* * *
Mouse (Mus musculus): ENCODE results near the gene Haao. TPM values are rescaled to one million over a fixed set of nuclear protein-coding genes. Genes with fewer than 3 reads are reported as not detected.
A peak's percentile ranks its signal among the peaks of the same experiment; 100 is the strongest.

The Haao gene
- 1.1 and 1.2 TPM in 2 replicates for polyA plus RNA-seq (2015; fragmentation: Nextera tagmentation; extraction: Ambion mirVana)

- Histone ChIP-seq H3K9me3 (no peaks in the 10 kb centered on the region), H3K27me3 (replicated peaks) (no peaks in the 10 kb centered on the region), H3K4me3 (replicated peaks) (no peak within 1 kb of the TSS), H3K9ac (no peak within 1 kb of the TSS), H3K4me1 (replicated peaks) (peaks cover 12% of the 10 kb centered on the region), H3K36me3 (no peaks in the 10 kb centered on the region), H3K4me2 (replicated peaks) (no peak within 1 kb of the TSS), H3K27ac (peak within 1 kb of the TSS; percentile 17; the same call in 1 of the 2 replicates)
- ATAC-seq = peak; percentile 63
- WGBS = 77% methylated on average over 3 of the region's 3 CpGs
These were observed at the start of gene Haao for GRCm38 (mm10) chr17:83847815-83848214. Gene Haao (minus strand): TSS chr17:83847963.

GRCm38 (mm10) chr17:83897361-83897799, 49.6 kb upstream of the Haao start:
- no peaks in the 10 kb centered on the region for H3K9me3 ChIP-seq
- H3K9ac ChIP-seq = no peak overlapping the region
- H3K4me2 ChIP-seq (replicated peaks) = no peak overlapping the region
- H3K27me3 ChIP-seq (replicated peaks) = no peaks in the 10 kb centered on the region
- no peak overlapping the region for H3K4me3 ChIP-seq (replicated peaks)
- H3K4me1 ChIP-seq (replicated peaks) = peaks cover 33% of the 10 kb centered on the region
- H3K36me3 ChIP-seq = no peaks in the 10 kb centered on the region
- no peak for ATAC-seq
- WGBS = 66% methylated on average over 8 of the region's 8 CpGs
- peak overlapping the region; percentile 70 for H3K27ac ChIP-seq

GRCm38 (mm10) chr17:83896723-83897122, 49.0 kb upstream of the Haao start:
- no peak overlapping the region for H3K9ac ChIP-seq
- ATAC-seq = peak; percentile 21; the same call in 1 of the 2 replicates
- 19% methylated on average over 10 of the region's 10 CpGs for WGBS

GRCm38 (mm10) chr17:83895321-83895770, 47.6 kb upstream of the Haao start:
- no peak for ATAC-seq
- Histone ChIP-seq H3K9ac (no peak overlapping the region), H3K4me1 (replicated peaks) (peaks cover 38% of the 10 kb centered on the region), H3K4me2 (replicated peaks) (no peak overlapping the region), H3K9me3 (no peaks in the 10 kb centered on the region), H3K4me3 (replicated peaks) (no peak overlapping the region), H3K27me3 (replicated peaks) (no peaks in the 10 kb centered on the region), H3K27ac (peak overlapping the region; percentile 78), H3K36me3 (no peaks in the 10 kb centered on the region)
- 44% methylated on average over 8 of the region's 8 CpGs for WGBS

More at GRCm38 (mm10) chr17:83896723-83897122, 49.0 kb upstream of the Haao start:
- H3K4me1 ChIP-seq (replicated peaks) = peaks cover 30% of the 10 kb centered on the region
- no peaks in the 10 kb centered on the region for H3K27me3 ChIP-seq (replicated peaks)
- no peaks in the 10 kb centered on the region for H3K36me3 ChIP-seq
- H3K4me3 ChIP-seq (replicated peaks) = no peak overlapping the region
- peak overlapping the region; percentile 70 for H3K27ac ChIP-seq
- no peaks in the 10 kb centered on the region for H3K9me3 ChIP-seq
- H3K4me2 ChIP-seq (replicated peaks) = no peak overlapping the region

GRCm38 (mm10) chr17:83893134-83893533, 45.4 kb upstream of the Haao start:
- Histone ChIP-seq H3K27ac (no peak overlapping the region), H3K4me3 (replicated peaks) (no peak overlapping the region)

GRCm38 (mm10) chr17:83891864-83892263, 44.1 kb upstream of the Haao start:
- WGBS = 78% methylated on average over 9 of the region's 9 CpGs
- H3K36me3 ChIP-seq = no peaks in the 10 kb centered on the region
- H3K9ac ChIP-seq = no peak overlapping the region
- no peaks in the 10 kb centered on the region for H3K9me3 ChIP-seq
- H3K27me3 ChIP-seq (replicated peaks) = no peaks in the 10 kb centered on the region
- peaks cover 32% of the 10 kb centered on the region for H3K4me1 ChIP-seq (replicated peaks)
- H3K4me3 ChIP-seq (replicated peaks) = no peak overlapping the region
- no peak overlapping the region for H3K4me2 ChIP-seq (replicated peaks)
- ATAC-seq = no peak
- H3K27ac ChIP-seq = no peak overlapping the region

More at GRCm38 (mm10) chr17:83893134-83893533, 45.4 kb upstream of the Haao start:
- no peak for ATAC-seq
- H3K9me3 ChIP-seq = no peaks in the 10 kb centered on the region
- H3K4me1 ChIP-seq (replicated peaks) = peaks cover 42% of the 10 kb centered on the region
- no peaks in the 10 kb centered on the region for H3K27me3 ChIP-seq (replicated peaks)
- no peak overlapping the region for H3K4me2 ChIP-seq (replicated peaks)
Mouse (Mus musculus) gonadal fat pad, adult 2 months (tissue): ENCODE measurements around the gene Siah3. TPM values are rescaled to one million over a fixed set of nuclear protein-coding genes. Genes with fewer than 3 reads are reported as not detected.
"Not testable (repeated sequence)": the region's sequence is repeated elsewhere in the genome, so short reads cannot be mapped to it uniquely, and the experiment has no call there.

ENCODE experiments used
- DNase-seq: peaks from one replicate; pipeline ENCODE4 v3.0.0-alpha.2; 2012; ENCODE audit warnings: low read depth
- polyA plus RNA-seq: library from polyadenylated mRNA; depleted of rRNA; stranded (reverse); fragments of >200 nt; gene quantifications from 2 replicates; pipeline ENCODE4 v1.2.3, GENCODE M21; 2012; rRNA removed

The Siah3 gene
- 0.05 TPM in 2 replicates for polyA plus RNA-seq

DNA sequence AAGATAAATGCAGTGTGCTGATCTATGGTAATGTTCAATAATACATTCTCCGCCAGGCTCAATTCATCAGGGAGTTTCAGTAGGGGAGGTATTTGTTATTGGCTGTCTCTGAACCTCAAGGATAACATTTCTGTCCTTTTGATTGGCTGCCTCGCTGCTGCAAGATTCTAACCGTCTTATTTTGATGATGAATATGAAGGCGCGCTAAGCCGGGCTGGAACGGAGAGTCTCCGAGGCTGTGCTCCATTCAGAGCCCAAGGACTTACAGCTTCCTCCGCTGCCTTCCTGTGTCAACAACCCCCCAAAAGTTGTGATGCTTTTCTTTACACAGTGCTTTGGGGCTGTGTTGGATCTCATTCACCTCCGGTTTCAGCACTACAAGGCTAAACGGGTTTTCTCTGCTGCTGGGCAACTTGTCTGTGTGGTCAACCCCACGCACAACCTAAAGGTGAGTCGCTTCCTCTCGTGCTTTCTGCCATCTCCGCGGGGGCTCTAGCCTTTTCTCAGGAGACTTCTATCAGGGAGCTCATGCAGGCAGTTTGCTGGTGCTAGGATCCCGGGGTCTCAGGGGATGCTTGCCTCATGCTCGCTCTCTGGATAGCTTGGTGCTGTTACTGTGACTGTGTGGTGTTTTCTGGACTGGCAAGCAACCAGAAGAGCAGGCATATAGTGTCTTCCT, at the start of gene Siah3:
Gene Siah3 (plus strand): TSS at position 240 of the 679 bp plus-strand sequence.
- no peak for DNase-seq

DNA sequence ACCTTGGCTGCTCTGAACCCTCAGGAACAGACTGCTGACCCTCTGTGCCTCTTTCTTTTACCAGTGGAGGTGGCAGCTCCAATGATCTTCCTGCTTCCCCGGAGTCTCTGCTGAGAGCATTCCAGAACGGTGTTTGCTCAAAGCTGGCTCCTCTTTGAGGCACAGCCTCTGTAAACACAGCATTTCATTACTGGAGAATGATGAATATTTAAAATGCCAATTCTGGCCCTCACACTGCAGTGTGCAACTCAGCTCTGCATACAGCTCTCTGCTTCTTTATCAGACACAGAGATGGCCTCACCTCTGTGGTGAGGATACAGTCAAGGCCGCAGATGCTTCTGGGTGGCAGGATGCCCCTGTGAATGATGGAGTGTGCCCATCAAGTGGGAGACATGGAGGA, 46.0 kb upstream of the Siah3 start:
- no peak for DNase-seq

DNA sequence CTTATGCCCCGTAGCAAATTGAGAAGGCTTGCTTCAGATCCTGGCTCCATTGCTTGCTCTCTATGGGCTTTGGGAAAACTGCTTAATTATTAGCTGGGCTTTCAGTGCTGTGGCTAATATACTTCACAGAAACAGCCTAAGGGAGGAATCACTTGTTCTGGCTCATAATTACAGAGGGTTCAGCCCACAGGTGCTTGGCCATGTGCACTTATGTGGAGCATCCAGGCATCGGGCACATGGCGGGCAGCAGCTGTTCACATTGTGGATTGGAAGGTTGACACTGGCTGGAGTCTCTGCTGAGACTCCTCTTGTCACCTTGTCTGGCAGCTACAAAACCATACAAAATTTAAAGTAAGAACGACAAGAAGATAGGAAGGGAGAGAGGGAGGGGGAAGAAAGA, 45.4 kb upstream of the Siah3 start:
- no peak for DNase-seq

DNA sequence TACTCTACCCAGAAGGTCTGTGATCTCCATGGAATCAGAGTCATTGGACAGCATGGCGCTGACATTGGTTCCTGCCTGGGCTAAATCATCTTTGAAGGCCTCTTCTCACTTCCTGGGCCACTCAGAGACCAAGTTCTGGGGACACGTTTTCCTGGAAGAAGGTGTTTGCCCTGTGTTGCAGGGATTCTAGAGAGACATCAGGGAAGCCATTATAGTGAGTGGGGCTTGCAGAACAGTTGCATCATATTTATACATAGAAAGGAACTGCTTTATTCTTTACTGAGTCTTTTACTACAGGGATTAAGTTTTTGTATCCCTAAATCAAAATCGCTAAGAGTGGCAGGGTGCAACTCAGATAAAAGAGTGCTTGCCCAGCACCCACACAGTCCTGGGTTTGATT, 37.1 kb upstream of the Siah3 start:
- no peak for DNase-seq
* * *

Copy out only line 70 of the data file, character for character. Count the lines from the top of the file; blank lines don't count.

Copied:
- no peak for DNase-seq